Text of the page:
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Hazardous waste lurks beneath Rock Hill site

The concrete area is where the hazardous waste incinerator was located at the former Petro-Chem site before it was dismantled in 1988.
The concrete area is where the hazardous waste incinerator was located at the former Petro-Chem site before it was dismantled in 1988.

A squirrel climbs onto a warehouse that once overflowed with drums of hazardous waste.

Startled pigeons burst from a building where toxic chemicals were dumped into an incinerator.

Grass thrives above an underground pool of 200,000 gallons of diesel fuel that leaked almost 20 years ago.

The only sound that seems out of synch with nature at this former hazardous waste incinerator on Rock Hill's southwest side is the dull roar of a groundwater extraction system that runs about 24 hours a day, every day.

For the past 20 years, the system has been keeping toxic underground water from flowing into Wildcat and Fishing creeks, which feed the Catawba River.

"All this wildlife is a good sign," said J. Lucas Berresford, a Columbia engineer associate with the S.C. Department of Health and Environmental Control and manager for the state-led cleanup of the former Petro-Chem site.

Over the years and throughout different ownerships, the one-time ThermalKEM plant -- a former hazardous waste transportation, storage and disposal facility -- has been plagued by fires, public controversy, government investigations, hefty fines and toxic pollution.

Now, the final chapter in its saga is about to be written -- cleaning up the now-decaying plant.

After finishing a four-year study, sampling and testing of the site's soil and water in April, DHEC officials expect cleanup to begin by mid-2010.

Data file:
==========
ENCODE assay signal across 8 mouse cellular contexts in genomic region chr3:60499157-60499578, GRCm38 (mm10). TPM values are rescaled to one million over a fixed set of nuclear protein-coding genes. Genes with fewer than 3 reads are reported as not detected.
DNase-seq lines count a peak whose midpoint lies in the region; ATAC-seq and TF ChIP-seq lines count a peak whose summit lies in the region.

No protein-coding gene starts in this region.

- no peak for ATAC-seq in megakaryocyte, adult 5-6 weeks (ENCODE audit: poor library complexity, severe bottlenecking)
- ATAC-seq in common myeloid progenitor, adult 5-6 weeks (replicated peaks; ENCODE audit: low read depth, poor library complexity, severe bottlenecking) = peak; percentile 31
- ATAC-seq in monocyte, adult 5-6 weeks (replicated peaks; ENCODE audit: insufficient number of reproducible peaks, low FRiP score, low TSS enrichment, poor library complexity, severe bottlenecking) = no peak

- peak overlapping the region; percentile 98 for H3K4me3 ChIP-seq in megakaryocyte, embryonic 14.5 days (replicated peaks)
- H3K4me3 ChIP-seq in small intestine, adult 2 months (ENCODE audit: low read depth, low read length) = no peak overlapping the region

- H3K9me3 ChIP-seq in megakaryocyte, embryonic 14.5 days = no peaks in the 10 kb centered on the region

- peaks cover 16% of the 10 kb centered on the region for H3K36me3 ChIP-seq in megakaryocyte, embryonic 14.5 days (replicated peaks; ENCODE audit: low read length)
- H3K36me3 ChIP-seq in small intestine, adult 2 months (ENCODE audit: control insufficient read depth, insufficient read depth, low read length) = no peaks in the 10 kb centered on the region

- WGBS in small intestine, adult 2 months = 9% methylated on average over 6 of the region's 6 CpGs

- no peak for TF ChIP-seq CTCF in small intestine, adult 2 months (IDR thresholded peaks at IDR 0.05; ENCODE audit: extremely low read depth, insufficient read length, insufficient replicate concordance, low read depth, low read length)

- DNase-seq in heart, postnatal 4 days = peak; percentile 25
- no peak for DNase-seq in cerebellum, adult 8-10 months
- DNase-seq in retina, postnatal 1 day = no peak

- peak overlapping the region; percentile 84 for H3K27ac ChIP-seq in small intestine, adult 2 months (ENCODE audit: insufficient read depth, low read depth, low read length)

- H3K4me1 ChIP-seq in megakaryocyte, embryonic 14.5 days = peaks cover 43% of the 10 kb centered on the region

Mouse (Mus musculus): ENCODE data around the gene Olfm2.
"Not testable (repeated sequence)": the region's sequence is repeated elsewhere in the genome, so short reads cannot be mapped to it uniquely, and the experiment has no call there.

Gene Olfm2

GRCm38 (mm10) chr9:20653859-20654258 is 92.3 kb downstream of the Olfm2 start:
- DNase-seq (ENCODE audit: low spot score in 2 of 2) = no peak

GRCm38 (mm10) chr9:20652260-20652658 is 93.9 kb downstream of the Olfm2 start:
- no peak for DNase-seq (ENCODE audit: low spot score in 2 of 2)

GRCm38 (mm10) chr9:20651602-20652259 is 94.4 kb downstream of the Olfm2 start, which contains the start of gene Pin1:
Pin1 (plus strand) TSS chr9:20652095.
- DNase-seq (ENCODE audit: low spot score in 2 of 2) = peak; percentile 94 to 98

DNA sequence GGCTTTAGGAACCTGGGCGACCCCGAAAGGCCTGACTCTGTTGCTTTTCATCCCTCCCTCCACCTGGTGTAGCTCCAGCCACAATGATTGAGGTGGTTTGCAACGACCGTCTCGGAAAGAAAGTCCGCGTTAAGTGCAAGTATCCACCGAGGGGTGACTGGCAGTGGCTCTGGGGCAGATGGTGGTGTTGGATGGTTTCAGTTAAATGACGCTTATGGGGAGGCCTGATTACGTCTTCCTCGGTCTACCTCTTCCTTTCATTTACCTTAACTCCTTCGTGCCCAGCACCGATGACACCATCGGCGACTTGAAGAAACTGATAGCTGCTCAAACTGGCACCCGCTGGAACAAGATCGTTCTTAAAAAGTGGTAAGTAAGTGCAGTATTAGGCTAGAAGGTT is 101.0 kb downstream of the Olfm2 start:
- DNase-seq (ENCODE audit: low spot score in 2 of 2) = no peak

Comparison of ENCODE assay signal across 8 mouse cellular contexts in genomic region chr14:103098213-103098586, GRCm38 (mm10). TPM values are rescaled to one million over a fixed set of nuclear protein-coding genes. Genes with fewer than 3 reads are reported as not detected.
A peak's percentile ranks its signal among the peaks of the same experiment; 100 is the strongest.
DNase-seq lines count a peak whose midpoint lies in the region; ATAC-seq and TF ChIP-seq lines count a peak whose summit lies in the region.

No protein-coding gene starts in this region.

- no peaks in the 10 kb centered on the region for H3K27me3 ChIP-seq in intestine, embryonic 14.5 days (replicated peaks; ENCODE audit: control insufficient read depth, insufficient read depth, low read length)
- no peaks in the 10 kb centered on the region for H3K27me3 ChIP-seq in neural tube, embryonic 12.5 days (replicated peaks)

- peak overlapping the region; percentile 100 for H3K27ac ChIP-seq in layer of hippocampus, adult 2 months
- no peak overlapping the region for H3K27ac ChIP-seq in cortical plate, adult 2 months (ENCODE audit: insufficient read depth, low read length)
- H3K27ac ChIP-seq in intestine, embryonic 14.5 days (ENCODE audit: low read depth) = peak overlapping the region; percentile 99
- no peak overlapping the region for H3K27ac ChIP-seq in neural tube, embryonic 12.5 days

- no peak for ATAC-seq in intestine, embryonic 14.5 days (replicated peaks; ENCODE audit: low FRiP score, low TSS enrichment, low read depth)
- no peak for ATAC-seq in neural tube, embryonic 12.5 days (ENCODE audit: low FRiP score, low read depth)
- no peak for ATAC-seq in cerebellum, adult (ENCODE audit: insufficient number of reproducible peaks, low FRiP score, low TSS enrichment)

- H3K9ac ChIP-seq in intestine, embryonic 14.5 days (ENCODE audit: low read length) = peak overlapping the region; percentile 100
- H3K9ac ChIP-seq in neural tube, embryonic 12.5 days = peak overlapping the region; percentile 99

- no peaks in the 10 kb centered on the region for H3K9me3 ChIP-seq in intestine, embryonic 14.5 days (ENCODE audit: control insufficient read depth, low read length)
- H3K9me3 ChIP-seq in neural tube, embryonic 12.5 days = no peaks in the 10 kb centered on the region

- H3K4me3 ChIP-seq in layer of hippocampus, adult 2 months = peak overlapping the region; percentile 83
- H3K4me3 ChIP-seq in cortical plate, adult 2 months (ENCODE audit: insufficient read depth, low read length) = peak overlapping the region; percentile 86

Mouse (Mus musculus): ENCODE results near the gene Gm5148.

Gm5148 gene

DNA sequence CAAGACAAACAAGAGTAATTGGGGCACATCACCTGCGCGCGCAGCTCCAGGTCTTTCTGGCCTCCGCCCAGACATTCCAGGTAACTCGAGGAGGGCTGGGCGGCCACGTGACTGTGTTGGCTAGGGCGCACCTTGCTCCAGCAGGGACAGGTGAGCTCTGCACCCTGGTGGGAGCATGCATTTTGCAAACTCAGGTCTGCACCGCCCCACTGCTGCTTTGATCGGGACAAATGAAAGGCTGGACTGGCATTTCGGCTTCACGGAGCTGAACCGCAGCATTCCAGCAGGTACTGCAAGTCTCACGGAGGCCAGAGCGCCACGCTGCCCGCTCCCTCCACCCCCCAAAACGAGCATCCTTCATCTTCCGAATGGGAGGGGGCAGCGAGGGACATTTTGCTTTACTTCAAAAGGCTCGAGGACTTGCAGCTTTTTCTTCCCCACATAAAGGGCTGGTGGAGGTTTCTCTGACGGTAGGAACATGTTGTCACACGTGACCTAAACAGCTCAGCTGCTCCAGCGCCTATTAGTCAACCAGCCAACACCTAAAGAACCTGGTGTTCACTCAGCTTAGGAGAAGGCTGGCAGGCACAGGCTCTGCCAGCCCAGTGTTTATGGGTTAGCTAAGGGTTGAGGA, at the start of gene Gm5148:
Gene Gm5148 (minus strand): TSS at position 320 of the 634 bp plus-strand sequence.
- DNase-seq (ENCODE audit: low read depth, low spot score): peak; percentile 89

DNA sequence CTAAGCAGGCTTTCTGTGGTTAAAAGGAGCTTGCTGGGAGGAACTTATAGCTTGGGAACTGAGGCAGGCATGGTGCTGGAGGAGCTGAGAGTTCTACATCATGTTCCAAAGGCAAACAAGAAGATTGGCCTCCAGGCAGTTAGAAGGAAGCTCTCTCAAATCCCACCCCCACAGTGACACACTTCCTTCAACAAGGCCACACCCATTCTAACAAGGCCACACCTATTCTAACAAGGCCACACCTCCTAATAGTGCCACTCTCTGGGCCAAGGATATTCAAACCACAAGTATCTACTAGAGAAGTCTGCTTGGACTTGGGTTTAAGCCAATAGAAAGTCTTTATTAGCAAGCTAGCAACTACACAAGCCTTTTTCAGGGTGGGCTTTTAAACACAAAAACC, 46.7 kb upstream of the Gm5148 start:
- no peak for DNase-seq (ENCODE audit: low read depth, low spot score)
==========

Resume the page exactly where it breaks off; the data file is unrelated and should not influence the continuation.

"The goal is to clean the property to be able to reuse it, to get the groundwater to drinking water standards," Berresford said. "But sometimes, that is not possible."

If drinking water standards can't be met with a cleanup, Berresford said, the property probably could not be developed as residential.

It could take up to 30 years, they say, largely because of how difficult it is to purify contaminated groundwater.

"Cleaning up groundwater is like getting soap out of a sponge," said William W. Toole, a Charlotte-based environmental attorney involved with the Petro-Chem plant.

The site is not believed to be a public health risk, Berresford said, because contaminants that might be hazardous are confined to the plant's 45-acre operations area -- surrounded by a 6-foot fence.

"Luckily, based on our investigation, it is isolated to the property," Berresford said, and the remaining 110-acre wooded area, which served as a buffer, is not contaminated.

Although the federal Environmental Protection Agency is consulting with state officials on the cleanup, the plant hasn't been declared a Superfund site -- but that still could happen.

Neighbors fight back

The 155-acre site at Vernsdale and Robertson roads opened as Industrial Chemical in 1966. The plant was sold in 1983 to Stablex, which became ThermalKEM in 1986 and operated the plant through 1995. Philip Services bought the operation and ran it as Petro-Chem until the company filed for bankruptcy and shut down in 2003.

The fear of exposure to pollutants once fueled the actions of vocal neighborhood groups who opposed the plant and who fought for years to shut it down. Those fears were backed up by a three-year study conducted by the University of South Carolina in 1995 that found residents living near ThermalKEM had twice the respiratory symptoms as those in a control group.